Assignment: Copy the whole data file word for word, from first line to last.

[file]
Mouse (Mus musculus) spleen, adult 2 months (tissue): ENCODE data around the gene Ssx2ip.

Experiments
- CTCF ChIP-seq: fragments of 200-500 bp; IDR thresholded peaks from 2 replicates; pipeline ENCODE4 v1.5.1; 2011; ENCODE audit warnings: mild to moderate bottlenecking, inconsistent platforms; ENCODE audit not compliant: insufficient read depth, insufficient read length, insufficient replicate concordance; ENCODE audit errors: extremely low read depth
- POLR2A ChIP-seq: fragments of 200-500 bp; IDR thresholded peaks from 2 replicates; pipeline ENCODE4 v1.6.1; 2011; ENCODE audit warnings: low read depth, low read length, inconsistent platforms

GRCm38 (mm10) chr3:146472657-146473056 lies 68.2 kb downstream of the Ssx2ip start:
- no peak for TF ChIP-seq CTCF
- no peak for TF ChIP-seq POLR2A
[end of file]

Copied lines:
Mouse (Mus musculus) spleen, adult 2 months (tissue): ENCODE data around the gene Ssx2ip.

Experiments
- CTCF ChIP-seq: fragments of 200-500 bp; IDR thresholded peaks from 2 replicates; pipeline ENCODE4 v1.5.1; 2011; ENCODE audit warnings: mild to moderate bottlenecking, inconsistent platforms; ENCODE audit not compliant: insufficient read depth, insufficient read length, insufficient replicate concordance; ENCODE audit errors: extremely low read depth
- POLR2A ChIP-seq: fragments of 200-500 bp; IDR thresholded peaks from 2 replicates; pipeline ENCODE4 v1.6.1; 2011; ENCODE audit warnings: low read depth, low read length, inconsistent platforms

GRCm38 (mm10) chr3:146472657-146473056 lies 68.2 kb downstream of the Ssx2ip start:
- no peak for TF ChIP-seq CTCF
- no peak for TF ChIP-seq POLR2A